John Luke is considered among the greatest 20th century artists of Ireland. He demonstrated his exceptional talent in various areas of art, including painting, sculpting, murals, and printmaking. Despite taking up work initially, he didn’t defer from chasing his dream of making a career in fine arts. Contrary to his self portraits where he painted himself looking directly, with a confident stare, at the onlooker, his portraits of other people showed them looking elsewhere in the distance. Although he became famous as a landscape painter, but he also went on to produce some sculpture works, such as, the ‘Stone Head, Seraph’. His tempera paintings, inspired by Russian wood engravings and Japanese prints and woodcuts, displayed unique technical mastery, rich color palette, and structural simplicity. Most of his paintings revolved around a distinct craftsmanship, which combined a unique rhythmic sense with abstract expressiveness, something he discovered in his hometown, Northern Ireland. His floating figures and lively landscapes transport one back to the mid-century-Modernism. He was described as a ‘mural painter waiting for a wall’ by his close ally, John Hewitt. His dream came true when he was offered to paint a large mural in the Belfast City Hall, thus enabling him to create a niche for himself among other Irish artists
Childhood & Early Life
John Luke was born on January 19, 1906, in Belfast, Northern Ireland, to boilerman James Luke and Sarah.
He completed his education from Hillman Street National School in 1920 and started working as a riveter at the Workman and Clark Shipyard. He later joined York Street Flax Spinning Company where he used to cut fiber.
While working, he joined evening classes at the Belfast School of Art and secured first position in the ‘Object and Memory Drawing’ competition.
He lost his job in 1925, and this enabling him to attend day classes through Sorella Scholarship.
In 1927, he was awarded the Dunville Scholarship, through which he traveled to London to study fine art painting, sculpture, and drawing at the Slade School of Art, under the guidance of prominent art teacher, Henry Tonks.
He won the Robert Ross Scholarship for sculpture and finished second for his portrayal of Judith and Holofernes in modern-day attire, on the canvas.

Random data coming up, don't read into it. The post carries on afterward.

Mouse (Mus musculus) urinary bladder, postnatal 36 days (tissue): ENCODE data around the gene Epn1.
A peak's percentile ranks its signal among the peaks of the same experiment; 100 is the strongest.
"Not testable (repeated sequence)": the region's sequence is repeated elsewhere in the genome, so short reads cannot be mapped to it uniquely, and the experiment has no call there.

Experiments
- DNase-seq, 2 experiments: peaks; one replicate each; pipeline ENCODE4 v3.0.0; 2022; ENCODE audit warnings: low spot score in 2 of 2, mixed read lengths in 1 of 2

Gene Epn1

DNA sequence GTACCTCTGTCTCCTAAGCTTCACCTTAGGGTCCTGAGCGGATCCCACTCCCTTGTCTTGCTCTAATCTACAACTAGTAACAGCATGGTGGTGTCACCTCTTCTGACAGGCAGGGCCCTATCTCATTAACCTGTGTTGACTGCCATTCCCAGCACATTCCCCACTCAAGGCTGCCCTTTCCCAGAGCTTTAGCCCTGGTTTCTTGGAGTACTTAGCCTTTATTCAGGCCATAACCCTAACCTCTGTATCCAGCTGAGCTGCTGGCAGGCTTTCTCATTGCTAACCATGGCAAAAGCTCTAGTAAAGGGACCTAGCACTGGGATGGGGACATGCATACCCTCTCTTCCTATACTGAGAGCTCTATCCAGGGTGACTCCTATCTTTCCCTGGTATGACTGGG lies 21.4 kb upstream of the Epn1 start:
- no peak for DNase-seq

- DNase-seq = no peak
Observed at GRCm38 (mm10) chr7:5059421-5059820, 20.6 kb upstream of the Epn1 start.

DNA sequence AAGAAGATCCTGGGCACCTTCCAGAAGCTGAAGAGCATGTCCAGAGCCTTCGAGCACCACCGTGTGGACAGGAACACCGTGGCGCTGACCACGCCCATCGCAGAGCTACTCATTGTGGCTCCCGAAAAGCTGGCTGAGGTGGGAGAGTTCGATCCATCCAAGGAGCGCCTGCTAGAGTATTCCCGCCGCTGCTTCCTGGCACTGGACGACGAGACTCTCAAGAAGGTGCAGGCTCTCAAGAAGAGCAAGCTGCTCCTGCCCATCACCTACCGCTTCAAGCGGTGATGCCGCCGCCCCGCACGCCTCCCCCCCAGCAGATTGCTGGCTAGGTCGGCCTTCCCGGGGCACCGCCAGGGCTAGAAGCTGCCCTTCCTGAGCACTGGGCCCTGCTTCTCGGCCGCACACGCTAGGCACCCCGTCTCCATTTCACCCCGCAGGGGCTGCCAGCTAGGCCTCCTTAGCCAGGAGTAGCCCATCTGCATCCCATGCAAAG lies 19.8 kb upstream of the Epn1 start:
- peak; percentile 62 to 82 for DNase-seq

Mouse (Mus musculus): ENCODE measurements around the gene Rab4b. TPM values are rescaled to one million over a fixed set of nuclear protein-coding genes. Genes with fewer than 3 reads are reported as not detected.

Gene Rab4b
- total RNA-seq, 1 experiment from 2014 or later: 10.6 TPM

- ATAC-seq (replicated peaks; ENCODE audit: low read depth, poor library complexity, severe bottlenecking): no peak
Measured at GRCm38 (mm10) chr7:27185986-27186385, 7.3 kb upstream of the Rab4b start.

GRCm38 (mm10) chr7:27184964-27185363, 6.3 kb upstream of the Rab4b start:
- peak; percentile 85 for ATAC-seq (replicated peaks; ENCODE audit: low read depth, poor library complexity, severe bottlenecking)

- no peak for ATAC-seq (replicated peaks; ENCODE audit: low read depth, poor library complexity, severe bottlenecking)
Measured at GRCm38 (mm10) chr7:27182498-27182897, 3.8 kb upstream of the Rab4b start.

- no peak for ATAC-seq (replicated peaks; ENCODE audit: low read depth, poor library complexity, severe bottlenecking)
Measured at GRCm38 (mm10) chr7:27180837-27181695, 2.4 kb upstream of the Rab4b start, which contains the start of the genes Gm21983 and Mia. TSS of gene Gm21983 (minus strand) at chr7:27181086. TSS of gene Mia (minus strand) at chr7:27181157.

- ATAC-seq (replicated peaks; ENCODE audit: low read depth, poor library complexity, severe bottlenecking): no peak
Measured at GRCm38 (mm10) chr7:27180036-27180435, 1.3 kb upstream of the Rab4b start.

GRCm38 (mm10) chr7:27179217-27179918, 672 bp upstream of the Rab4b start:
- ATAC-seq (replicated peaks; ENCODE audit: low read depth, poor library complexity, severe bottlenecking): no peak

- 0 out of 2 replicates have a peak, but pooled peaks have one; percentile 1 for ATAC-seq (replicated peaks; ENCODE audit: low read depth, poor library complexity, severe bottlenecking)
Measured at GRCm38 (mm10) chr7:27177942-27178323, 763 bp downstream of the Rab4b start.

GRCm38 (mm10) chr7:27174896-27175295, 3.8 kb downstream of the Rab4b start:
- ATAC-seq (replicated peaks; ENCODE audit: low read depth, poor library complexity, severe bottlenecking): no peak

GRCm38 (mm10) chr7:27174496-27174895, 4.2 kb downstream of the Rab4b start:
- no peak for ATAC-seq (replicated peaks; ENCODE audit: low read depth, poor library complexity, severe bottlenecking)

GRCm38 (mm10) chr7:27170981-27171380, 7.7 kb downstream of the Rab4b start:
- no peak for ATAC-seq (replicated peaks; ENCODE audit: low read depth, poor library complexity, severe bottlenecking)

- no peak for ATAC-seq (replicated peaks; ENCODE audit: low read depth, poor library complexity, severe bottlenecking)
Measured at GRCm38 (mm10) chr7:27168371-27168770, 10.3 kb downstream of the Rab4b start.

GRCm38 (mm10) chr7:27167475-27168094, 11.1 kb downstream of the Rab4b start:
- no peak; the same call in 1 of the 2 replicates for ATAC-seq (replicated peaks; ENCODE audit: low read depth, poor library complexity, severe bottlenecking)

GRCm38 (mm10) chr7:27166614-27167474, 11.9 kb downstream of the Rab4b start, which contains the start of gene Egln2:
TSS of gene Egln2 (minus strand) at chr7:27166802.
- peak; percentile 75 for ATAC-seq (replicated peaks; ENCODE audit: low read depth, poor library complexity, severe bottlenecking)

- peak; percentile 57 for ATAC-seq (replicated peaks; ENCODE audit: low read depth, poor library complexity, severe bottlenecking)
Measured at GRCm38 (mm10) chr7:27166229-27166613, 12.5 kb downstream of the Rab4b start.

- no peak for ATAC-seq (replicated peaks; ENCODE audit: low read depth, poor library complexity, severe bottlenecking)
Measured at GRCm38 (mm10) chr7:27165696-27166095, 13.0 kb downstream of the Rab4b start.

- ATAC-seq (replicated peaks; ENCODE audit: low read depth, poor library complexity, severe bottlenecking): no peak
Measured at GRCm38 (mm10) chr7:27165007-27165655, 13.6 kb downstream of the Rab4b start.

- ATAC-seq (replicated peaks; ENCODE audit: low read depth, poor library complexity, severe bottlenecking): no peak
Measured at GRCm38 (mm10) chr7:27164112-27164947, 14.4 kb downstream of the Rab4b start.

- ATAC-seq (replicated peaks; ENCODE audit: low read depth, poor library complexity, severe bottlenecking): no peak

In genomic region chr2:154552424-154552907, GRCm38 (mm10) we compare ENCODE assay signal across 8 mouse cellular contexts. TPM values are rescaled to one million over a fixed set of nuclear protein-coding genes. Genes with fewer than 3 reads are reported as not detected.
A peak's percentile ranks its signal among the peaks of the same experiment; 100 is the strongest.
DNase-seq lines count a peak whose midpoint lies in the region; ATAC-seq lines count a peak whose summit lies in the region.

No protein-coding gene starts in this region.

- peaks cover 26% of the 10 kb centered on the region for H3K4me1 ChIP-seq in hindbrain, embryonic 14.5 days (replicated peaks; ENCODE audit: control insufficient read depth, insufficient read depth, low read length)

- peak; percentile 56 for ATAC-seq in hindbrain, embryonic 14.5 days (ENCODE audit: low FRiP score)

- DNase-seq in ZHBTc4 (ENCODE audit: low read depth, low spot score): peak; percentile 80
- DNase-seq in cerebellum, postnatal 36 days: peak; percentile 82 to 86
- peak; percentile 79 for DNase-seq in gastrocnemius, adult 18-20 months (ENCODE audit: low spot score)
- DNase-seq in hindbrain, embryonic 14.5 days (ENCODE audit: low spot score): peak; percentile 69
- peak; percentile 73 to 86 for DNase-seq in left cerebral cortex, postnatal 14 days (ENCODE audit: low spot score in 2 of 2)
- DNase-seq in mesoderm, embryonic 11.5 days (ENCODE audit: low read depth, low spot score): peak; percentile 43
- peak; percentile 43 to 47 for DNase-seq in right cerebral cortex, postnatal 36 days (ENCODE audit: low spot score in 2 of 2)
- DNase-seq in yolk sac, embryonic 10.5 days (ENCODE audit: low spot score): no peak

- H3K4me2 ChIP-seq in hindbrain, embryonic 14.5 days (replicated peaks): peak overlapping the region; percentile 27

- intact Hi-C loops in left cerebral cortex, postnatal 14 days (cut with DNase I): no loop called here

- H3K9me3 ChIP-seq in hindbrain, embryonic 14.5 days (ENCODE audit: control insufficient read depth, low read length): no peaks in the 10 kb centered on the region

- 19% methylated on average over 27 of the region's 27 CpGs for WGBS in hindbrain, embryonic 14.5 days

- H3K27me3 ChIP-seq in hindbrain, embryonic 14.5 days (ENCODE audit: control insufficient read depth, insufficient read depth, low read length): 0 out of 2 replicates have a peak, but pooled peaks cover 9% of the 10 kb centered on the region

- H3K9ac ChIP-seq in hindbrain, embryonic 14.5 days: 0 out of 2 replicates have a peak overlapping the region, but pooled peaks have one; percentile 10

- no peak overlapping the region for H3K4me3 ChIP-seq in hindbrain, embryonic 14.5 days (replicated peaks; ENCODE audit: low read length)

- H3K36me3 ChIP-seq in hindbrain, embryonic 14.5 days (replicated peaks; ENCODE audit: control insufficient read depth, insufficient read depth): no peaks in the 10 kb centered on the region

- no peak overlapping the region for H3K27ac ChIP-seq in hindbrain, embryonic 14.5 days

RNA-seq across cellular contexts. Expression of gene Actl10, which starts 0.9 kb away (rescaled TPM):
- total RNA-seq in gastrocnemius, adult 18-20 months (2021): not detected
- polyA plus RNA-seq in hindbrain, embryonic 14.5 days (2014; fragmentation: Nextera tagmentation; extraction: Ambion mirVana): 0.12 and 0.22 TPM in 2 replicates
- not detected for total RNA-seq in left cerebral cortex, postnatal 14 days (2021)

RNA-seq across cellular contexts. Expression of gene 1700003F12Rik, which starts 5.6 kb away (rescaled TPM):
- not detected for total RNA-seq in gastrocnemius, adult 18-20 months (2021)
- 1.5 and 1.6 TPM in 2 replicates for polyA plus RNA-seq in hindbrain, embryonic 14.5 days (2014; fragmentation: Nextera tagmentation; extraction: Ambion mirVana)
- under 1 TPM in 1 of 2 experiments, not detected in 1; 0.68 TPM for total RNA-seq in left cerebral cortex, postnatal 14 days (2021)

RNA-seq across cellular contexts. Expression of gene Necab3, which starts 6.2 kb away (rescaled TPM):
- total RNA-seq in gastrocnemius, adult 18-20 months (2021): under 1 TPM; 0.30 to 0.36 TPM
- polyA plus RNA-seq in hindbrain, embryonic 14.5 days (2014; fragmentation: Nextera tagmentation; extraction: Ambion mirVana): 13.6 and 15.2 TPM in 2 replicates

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After completing his course at the Slade, John Luke’s interest diverted towards sculpture and therefore he enrolled in evening classes at the Westminster School of Art to study wood-engraving under Walter Bayes.
In October 1930, two of his paintings—‘Entombment’ and ‘Carnival’—were put on display at Leger Galleries.
He returned back to Belfast in 1931, and took up teaching at Belfast College of Art, where he earned recognition for his composed nature and structured lifestyle.
Inspired by Japanese prints and woodcuts, along with Russian ballet and wood engravings seen in book illustrations, he incorporated color wood-cuts in his paintings, like ‘Farmhouse’, ‘The Fox’, ‘The Three Dancers’, and ‘The Rehearsal’.
In 1933, he displayed his artworks with the Northern Ireland Guild of Artists and at the Royal Hibernian Academy (RHA), Dublin.
In 1934, he started painting portraits of his close friend, John Hewitt, and his wife Roberta, which took two years to complete. However, not satisfied with the portrait of Roberta, which displayed a serious and formal figure, he destroyed it.
He put up his first one-man exhibition of his 85 artworks at the Belfast Museum and Art Gallery (now Ulster Museum) in 1946.
As a great sculpturist, he carved two coats of arms for Governors of Northern Ireland – Lords Wakehurst in 1959 and Erskine of Rerrick in 1965.
Even though John Luke wasn’t fond of painting self portraits, he created ‘The Tipster’ (1928), a larger depiction of imaginative illusionism which was pictorially descriptive of the term ‘tipster’.
His sculpture ‘Head of a woman in profile’ (1940) is a perfect example of direct carving of Yorkshire stone. It is known for its quality, strength and durability, and represents his characteristic stylization without adding any accurate features.
He came into international limelight when he painted a mural in the City Hall’s dome, depicting the history of London, to mark the celebration of the Festival of Britain in 1951.
Some of his distinguished paintings are ‘Connswater Bridge’ (1934), ‘The Road to the West’ (1944), ‘The Old Callan Bridge’ (1945), and ‘The Dancer and the Bubble’ (1947).
Personal Life & Legacy
After his mother died, John Luke moved to a flat in Duncairn Gardens, Belfast, where he spent his later years, apparently in seclusion and poverty. He passed away on February 4, 1975, in Mater Hospital.
In 1978, his creations were exhibited at the Ulster Museum, in association with the Arts Council of Ireland, which included a short monograph recounting his life and career authored by John Hewitt.
Contemporary books, like Clive Bell’s ‘Art’, Roger Fry’s ‘Vision and Design’, and R.H. Wilenski’s ‘Modern Movement in Art’ played a major role in influencing his thoughts and compositions.
Interestingly, his landscape ‘The Bridge’, which fetched £41,500, was the highest price ever quoted at an auction of his paintings, in 1999, in London